Don’t Drink and Drive

Summer’s Biggest NO – Don’t Drink and Drive

In Toronto last year, drunk driving charges increased a nauseating 17% – and those were just the people who got caught.

For many, the clink of ice in a sweating glass is one of summer’s sweetest siren songs. Unfortunately, it can come at a cost. Driving with alcohol in your system – even below the legal limit – can result in license suspension and/or mandated alcohol education courses. Driving with a blood alcohol concentration above the limit is a criminal offence and can result in imprisonment and worst of all, death – be it yours, someone else’s or both. And if you’re 21 or younger, or are a new driver, you can’t have any booze in your blood, period.

Now, if you’ve drank before, you know that alcohol limits (or totally destroys) your capacity to make sound decisions, and the best way to avoid making silly -or flat out life threatening – calls is to put the decision making skills in more competent hands. More sober hands. Even if they are your more sober hands.

In other words, the best defence is a good offence.

It’s with this credo in mind that we’re going to give you a rundown of the best ways to make sure you – and the people you love – stay off the roads post-tipple.

1) Get a ride both ways. We know, we know: You’re not planning on having more than one or two so you’re good to drive home, but “just one more” are famous last words for a reason. If your car is there, it’s an option, and your tipsy self may think it is a good option, so be proactive and leave your car at home. Take transit, a rideshare or a cab. Sure, it will cost you a bit more money, but it can save lives and/or possible jail time.  

2) Schedule sober reminders. Program friendly messages from your sober self into your phone, reminding you to not drink and drive, not get in the car with someone who has been drinking, and to try to be the voice of reason if a friend is thinking about drinking and driving.

Sometimes a well-timed message from the ‘other side’ is all you need to clear a bit of the fog.

Likewise, you can also use apps like Drinkaware or HelloSundayMorning to help you monitor your drinking, keep you on track and be your line to solid ground.

3) Don’t drink reactively. People who drink to escape their feelings usually end up drinking too much, regardless of their intentions. If you’ve had a bad or stressful day, or if you feel pressure to drink, don’t feel like you have to head out for happy hour. Practice self-care. Go home. Relax. Get to bed early. You’ll feel better in the morning than you would if you’d decided to drink your body weight in Smirnoff.

4) Alternate with H2O. After every alcoholic beverage, have a glass of water. Sure, slowing things down and diluting the booze with water may dim your buzz, but it’s better than a horrifying list of grisly alternatives.

5) By all means, impose. All moderate intentions aside, you’ve tied one on and aren’t sure you’d be able to find your way home from your front lawn, let alone where you are now. Don’t be afraid to call someone you trust for a ride, or – if you’re at someone’s house – ask to stay the night. Or however long it takes you to collect your sober self.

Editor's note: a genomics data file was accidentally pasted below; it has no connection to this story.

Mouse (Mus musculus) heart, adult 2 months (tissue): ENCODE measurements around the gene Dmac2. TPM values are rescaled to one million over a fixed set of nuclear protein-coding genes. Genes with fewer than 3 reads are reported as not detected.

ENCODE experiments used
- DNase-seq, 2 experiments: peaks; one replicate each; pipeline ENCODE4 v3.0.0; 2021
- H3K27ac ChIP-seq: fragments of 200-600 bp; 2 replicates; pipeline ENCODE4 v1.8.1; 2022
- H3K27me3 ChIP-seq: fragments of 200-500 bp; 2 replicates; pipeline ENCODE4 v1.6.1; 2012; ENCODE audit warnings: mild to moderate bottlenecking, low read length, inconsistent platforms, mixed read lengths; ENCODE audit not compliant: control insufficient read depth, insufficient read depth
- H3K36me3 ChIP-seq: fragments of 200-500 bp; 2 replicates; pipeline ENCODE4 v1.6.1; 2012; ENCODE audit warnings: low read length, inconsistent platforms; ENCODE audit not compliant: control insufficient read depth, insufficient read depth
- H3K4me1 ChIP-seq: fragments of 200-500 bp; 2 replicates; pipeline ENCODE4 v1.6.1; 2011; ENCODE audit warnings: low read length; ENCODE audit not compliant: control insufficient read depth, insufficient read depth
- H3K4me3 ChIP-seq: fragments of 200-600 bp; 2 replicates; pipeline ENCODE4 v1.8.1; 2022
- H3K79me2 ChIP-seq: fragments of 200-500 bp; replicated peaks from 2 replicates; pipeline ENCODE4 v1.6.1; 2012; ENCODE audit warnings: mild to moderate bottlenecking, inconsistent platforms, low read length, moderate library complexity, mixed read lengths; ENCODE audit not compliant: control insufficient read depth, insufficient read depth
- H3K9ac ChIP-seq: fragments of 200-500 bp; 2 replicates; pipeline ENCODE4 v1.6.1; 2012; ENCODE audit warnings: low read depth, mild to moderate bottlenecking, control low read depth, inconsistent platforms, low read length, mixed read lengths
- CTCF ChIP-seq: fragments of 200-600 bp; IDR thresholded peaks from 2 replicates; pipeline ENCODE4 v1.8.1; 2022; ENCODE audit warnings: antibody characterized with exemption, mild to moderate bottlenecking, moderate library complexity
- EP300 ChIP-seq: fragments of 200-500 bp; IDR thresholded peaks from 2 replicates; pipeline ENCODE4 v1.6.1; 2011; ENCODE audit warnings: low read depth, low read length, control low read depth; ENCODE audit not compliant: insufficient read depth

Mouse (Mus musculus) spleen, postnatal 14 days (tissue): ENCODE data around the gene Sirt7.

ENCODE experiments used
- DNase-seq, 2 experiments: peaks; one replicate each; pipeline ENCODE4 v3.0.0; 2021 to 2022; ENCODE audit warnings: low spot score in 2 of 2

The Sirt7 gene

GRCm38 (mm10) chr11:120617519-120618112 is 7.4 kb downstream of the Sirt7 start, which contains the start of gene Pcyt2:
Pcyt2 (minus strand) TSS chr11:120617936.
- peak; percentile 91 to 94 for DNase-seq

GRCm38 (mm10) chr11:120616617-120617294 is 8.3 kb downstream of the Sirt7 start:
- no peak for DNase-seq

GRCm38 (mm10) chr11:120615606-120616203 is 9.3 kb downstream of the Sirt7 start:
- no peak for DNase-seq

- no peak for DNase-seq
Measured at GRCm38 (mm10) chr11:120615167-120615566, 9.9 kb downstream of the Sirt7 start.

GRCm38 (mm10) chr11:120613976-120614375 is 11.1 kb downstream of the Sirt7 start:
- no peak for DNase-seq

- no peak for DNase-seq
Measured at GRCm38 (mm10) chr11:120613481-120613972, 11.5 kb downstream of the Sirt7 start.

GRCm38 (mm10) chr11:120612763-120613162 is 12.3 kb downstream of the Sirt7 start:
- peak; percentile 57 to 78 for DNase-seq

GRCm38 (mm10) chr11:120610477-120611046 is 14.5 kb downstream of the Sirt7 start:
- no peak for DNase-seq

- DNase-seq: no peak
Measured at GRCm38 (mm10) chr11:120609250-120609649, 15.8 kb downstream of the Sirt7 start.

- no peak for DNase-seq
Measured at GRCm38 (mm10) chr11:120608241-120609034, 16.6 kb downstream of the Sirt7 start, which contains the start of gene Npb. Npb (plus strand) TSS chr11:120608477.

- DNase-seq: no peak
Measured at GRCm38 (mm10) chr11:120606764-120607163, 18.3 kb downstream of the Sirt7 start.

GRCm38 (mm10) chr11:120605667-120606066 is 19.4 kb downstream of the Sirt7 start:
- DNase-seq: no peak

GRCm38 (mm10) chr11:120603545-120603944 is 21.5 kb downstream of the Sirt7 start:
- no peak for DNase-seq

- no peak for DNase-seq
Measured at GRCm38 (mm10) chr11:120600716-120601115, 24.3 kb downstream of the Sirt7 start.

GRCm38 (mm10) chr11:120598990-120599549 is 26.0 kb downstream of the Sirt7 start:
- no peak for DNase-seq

6) Assign a DD. If you’re travelling with friends, this is a pretty obvious tip, but one that is often overlooked when you’re all at the pub and the guy who drove there is slamming back his fifth pitcher of Steam Whistle because he assumed someone else would be stay sober – or sober enough – to drive.

Here’s the thing: the legal blood alcohol limit to drive in Ontario – and anywhere in Canada for that matter – is 80 milligrams of alcohol in 100 milligrams of blood (that’s 0.8). Depending on your gender, weight, size and number of drinks, how long it’s been since your last drink, and the medications you’re on, this could mean you’ve had as little as one standard drink over an hour ago.  

If you’re ever in doubt, use a blood alcohol calculator to get an idea of where you stand. Of course, this is not a precise calculation, since things like whether (and what) you’ve had to eat, hydration and if you are tired can also affect the outcome and response to alcohol. The best possible approach is to assign a designated driver who does not drink anything.

7) Go your own way. Just because your best friend has been your best friend since you were zygotes doesn’t mean you have to get into a car together at the end of the night if you suspect s/he has had one too many. Arrange another, safe way home. Call a cab, Uber, your parents, a sober friend. Again, if you are at a house party, ask to stay. Encourage your friend to do the same.

8) Hire private transportation. Cabs, Uber and public transit are always options, but if you want to make sure you have a reliable and safe transport home when and where you all want it, then hire a driver for the night.  Charter a bus or van to make sure you all arrive home alive. Dehydrated, maybe, and in need of a liver cleanse, but alive.

It’s important to remember we don’t have to follow through on everything we think – and think we want – at the best of times, and this goes ten-thousand fold when we’ve been drinking. Have a plan in place so you don’t have to try to come up with one after a day knocking back sangrias by the shore or an evening with friends in The Distillery District. By all means, have fun, but stay safe so you can enjoy this summer and many to come.

Hollay Ghadery

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